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20130212
20130212
Search Results 0 to 5 of about 6 (some duplicates have been removed)
and taiwan claim it. former u.s. secretary of state hillary clinton says the obama administration opposing any unilateral action. her successor, john kerry, supports that position. >>> rebels in syria are making important strides. it provides electricity to aleppo and other northern cities. the rebels have surrounded a aleppo airport and other places around the country. they launched a major attack. they are vowing to liberate the capital damascus. they are worried civil war may be spilling across the border. it killed 12 people and damaged vehicles taking aid supplies to syria. >>> european authorities are investigating several firms in connection with a meat labeling scandal. food safety regulators are looking into the possibility someone deliberately switched beef for horse meat because it's cheaper to produce. officials in britain and ireland studied frozen lasagnes and hamburgers sold this year in supermarkets. the british regulators found 60% of the meat used in lasagne was from horses, but the products were labeled as 100% beef. they recalled them after tests confirmed they containe
companies, and investors are seeing in the u.s. economy. we preview the economic state of the union. why regulators need to treat them like other business. then u.s. airways sees big benefits in merging with american airlines. we look at the new landscape for airlines if the deal goes through. we have that anmore tonight on nbr. president obama is preparing to deliver his first state of the union address of his new term, tomorrow. the american people will be listening carefully to his plans to grow the economy, especially as they struggle with less take home pay, and worries about their jobs. while there are signs of improvement in the economy, the unemployment rate rose in january to 7.9%. so what is the current state of the economy? erika miller talked to two experts with different views. >> reporter: it may seem strange to many investors that the stock market can be hovering at five- year highs, when the economy is so weak. but what's fueling the rally is not the current situation, it's hope. >> we've taken out some of the downside tail risks. so, we're feeling like although it's not
place. back then, the u.s. was in the catbird seat, poised to lead the world down this astonishing new superhighway of information and innovation. now many other countries offer their citizens faster and cheaper access than we do. the faster high-speed access comes through fiber optic lines that transmit data in bursts of laser light, but many of us are still hooked up to broadband connections that squeeze digital information through copper wire. we're stuck with this old-fashioned technology because, as susan crawford explains, our government has allowed a few giant conglomerates to rig the rules, raise prices, and stifle competition. just like standard oil in the first gilded age a century ago. in those days, it was muckrakers like ida tarbell and lincoln steffens rattling the cages and calling for fair play. today it's independent thinkers like susan crawford. the big telecom industry wishes she would go away, but she's got a lot of people on her side. in fact, if you go to the white house citizen's petition site, you'll see how fans of "captive audience" are calling on the presiden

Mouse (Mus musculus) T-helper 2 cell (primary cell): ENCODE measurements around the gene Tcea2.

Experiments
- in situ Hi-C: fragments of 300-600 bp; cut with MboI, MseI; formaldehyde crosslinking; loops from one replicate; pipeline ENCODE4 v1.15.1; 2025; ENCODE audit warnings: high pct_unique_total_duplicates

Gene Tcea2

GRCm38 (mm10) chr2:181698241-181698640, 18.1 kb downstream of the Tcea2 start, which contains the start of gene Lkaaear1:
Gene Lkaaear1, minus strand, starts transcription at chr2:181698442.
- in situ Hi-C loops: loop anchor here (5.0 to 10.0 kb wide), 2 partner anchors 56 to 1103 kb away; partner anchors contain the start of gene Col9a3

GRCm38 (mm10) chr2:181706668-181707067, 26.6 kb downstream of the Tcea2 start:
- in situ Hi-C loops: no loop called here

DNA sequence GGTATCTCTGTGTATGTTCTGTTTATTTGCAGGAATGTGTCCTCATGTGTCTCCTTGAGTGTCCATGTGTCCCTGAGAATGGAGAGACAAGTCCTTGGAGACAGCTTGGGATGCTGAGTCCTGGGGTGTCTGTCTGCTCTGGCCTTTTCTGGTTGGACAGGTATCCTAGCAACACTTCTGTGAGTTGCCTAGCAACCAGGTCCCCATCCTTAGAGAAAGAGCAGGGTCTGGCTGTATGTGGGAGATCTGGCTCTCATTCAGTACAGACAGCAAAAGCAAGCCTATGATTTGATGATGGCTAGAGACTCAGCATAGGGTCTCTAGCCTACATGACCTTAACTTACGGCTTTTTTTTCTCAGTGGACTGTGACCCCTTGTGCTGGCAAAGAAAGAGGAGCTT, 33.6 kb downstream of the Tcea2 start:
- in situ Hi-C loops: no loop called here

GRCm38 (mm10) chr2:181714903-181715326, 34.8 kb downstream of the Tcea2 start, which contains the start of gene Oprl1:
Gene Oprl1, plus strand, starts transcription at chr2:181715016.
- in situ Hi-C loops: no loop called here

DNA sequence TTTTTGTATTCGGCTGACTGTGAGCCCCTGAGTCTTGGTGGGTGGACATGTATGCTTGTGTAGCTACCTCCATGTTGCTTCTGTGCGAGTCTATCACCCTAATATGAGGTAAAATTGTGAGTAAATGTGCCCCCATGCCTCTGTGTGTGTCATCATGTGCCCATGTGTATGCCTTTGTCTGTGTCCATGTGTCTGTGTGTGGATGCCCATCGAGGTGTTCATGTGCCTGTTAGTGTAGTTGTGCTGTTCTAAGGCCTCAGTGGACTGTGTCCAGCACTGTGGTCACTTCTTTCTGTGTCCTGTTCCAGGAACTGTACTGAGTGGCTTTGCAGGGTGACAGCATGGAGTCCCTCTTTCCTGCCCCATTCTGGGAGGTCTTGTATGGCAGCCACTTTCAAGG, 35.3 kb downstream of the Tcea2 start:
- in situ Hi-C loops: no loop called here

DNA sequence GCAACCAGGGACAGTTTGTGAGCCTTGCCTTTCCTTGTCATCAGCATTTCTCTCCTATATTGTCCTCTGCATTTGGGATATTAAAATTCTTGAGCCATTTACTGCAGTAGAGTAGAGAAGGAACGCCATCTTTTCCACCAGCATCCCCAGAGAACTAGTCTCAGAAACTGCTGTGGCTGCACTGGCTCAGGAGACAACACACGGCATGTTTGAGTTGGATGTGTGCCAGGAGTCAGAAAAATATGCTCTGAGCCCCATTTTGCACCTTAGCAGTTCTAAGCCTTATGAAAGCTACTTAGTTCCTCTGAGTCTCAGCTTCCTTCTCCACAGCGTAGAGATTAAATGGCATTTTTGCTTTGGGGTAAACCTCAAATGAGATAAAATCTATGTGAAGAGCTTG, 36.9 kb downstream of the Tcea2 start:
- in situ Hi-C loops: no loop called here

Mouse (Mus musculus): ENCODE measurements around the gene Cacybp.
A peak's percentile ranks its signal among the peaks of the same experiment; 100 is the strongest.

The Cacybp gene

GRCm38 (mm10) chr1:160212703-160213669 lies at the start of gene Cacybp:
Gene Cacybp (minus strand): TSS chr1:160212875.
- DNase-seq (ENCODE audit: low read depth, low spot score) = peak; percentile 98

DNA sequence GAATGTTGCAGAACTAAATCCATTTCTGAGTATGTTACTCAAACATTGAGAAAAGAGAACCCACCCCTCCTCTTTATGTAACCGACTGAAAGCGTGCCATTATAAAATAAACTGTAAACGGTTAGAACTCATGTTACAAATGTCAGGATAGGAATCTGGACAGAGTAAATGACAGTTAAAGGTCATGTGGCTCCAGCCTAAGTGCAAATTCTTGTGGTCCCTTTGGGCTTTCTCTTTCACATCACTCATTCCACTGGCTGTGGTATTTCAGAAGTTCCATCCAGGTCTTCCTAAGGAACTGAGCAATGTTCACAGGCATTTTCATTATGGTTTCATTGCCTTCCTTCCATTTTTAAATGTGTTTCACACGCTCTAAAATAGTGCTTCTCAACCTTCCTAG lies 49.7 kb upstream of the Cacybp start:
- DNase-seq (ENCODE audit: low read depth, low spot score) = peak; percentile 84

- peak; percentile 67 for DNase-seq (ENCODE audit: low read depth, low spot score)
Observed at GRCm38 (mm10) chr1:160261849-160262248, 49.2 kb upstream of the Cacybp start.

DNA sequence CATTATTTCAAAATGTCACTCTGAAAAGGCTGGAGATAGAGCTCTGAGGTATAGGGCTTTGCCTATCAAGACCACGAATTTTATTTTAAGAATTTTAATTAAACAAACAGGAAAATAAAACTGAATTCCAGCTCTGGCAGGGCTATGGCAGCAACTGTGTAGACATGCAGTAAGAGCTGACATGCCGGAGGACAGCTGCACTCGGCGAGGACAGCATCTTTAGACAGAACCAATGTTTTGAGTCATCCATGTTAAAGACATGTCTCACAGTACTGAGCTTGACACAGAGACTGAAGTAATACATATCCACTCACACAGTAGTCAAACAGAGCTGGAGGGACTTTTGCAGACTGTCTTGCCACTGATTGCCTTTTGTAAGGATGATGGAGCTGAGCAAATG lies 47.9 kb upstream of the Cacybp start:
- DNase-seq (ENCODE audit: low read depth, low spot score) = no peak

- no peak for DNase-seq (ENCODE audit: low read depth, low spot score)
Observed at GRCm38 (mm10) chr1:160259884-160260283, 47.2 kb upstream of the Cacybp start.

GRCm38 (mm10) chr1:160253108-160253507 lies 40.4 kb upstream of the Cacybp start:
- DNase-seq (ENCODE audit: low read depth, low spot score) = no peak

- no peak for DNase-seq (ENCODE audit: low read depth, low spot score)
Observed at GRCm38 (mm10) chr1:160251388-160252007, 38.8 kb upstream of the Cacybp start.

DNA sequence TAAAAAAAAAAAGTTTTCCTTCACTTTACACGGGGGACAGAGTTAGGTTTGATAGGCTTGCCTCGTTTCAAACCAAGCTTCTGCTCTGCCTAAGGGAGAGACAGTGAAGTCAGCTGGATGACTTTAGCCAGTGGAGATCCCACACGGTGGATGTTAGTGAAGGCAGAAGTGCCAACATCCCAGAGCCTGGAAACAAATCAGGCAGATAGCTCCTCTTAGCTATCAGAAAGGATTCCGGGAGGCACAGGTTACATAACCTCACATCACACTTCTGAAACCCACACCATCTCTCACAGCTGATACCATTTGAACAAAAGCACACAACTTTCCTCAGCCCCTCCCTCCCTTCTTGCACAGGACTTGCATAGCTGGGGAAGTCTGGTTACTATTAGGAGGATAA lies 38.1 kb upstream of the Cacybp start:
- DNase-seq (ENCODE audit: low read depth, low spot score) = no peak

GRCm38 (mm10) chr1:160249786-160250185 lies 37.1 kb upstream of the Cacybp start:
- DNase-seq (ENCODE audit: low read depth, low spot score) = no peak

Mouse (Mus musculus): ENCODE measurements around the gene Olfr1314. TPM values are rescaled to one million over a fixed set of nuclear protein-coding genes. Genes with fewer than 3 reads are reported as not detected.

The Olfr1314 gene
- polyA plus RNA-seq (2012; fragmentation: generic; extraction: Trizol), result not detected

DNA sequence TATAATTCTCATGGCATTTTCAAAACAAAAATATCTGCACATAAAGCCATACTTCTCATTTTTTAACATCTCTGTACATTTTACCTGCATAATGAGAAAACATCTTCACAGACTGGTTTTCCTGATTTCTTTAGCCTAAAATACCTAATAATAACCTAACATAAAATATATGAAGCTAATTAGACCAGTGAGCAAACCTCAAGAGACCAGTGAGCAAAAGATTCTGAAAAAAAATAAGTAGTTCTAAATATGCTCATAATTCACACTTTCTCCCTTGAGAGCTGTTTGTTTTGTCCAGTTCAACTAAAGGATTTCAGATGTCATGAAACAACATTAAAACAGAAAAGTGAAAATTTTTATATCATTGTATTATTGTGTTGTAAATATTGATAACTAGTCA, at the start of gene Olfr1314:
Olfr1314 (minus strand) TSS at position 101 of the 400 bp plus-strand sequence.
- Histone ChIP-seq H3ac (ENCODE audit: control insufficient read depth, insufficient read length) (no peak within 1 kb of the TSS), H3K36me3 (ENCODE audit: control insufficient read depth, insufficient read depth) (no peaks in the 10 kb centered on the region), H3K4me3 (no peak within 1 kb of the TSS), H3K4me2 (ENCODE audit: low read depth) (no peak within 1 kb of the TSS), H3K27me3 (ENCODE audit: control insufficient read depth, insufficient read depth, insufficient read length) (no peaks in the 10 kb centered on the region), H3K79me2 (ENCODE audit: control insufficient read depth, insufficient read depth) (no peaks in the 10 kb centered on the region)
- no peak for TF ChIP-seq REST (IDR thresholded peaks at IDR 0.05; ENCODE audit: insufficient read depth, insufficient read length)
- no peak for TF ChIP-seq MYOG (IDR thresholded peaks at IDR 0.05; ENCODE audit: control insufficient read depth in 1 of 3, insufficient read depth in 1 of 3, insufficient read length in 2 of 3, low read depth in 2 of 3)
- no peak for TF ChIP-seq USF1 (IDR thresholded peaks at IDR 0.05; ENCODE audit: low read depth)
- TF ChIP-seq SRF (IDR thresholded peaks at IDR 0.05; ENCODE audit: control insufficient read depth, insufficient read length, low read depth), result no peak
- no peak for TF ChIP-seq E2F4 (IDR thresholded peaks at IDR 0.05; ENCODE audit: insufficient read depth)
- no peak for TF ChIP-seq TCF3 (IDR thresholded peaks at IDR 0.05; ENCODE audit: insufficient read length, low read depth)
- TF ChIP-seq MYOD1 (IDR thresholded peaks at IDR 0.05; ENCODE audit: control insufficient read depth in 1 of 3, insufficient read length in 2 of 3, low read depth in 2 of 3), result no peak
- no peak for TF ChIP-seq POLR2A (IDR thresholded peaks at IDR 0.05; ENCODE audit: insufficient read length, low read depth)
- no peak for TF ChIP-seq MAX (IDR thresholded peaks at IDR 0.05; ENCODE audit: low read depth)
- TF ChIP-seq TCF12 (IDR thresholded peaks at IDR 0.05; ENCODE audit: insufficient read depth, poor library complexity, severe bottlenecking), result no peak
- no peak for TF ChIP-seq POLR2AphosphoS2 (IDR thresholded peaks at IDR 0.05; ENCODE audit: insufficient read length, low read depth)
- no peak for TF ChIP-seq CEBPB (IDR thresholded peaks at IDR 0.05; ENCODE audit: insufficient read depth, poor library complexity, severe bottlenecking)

to another thing, action. okay. and we need to take action about the debt in the u.s. we need to change. >> we're going to pass on to our kids a less prosperous nation where they will have a lower standard of living, a massive debt they can't afford to pay off and therefore less secure nation. >> i'm to the giving up on democracy. i don't know what the alternative is. if you say a democratic government can't solve this problem, then you are saying we need a dictatorship? i dot think s. >> rose: i'm pleased to have jay fishman at this table for the first time, welcome. >> thank you, charlie s so good to be here. >> rose: so just pick up on overdraft, what's the urgency? and why hasn't the government, washington responded to something that most people agree stands in the way of america's economic growth and health? >> so let me size up the issue in just a few numbers. this discussion has been lots of words, precious few numbers. the baby boom generation of which i'm a member is moving in exorrably into that 65 and older time frame, between 2000 and 2010, 55 to 64, that population group gr
an and the future of the church, we're joined by monsignor rick hilgartner of the u.s. conference of catholic bishops. he's the executive director of the secretariat of divine worship. sister christine schenk, a catholic nun and executive director of future church, which calls for a more progressive church. and from rome, john allen of cnn. he covers the vatican for the network and for the "national catholic reporter." we thank you all three for being with us. john allen, i'm going to stay with you. how much of a surprise was this? >> judy, i think this was a near total shock. just to tell you how crazy it was, i was actually scheduled to have lunch with a senior vatican official, a guy who works just down the hall from the papal apartment. as of early this morning even he didn't know it was coming. as your set-up piece indicated the shock isn't the content of the decision -- benedict had hinted fairly openly that he was receptive to the idea of a pope resigning, that actually under some circumstances a pope would have an obligation t resign if he's not able to continue to rform his duties. b
Search Results 0 to 5 of about 6 (some duplicates have been removed)